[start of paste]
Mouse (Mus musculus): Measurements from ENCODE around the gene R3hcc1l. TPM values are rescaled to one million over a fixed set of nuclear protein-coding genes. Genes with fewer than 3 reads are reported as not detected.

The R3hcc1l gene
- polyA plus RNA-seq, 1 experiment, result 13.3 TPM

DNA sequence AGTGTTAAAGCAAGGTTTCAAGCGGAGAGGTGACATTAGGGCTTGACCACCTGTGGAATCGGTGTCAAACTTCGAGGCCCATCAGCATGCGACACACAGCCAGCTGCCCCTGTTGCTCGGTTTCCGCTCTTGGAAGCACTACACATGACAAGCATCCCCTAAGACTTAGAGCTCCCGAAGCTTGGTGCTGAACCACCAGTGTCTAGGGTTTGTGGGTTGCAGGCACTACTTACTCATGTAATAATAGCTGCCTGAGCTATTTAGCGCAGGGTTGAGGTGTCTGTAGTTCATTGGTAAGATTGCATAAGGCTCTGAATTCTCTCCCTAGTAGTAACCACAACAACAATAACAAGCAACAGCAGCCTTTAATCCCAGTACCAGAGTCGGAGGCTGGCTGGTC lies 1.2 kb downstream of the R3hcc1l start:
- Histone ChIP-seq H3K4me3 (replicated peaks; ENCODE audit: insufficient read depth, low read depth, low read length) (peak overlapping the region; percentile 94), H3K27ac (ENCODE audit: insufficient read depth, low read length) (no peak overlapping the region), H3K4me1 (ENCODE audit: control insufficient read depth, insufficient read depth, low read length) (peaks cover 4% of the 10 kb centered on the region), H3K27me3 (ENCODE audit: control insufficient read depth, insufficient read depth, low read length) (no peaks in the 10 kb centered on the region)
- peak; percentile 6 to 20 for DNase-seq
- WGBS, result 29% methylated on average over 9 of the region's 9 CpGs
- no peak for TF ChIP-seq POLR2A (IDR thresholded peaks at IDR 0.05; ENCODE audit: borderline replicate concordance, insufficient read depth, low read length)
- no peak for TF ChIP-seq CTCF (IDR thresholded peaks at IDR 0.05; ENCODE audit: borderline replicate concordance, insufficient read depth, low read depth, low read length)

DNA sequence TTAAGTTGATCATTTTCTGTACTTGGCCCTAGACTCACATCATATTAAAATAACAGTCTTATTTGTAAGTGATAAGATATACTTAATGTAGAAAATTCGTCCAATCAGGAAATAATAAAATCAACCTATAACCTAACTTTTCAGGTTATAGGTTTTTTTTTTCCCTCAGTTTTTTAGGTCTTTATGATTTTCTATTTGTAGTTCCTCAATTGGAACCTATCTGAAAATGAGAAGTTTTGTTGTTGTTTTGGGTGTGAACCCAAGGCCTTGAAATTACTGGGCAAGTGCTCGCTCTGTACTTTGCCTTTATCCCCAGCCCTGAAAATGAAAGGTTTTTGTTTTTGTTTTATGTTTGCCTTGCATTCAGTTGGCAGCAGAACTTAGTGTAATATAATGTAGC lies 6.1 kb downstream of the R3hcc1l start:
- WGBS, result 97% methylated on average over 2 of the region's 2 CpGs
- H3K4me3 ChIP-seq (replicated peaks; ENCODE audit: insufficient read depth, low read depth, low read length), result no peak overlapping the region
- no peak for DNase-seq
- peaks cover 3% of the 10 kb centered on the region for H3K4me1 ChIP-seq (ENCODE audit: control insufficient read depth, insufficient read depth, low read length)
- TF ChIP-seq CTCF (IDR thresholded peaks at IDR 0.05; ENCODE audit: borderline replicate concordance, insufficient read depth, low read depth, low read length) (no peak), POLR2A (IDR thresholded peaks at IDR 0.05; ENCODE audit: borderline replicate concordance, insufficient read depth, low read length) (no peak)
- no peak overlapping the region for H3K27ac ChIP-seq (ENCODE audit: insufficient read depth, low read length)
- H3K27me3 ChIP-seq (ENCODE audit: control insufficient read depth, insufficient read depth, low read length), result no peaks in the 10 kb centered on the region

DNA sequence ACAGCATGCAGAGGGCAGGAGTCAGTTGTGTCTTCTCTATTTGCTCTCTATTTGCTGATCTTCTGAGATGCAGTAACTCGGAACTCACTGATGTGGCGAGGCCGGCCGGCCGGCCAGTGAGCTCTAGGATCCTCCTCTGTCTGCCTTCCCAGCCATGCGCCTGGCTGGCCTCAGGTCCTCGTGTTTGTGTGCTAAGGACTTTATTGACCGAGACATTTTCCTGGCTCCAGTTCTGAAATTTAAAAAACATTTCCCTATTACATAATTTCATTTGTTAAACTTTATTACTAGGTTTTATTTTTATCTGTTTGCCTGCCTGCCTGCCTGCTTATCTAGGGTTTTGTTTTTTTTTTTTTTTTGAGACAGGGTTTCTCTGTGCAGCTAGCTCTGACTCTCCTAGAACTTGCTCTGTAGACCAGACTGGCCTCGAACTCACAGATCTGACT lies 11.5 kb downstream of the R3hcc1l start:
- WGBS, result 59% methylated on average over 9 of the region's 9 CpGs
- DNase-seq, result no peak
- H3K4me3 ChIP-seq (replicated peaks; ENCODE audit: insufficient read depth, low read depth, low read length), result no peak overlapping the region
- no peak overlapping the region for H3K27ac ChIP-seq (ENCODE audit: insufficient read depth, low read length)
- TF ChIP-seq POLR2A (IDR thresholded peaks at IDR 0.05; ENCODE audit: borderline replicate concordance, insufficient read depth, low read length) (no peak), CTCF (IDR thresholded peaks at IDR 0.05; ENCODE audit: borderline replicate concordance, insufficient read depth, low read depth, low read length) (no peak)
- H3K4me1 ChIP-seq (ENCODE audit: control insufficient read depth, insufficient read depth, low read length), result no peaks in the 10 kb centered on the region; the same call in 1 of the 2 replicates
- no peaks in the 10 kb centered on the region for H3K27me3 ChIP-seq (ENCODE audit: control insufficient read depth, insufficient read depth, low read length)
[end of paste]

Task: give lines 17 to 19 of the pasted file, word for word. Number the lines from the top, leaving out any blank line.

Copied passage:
- H3K27me3 ChIP-seq (ENCODE audit: control insufficient read depth, insufficient read depth, low read length), result no peaks in the 10 kb centered on the region

DNA sequence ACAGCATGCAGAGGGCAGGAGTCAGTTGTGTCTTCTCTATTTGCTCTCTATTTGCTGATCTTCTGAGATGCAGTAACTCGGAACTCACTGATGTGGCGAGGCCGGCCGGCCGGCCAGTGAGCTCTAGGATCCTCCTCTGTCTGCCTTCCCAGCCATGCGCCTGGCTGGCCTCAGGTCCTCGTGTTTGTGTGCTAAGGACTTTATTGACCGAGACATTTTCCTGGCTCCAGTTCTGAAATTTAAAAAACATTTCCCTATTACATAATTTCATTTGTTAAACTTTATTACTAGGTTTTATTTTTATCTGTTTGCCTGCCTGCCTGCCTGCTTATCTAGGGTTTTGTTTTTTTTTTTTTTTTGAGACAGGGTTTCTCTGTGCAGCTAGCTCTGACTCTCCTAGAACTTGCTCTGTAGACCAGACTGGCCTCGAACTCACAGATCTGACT lies 11.5 kb downstream of the R3hcc1l start:
- WGBS, result 59% methylated on average over 9 of the region's 9 CpGs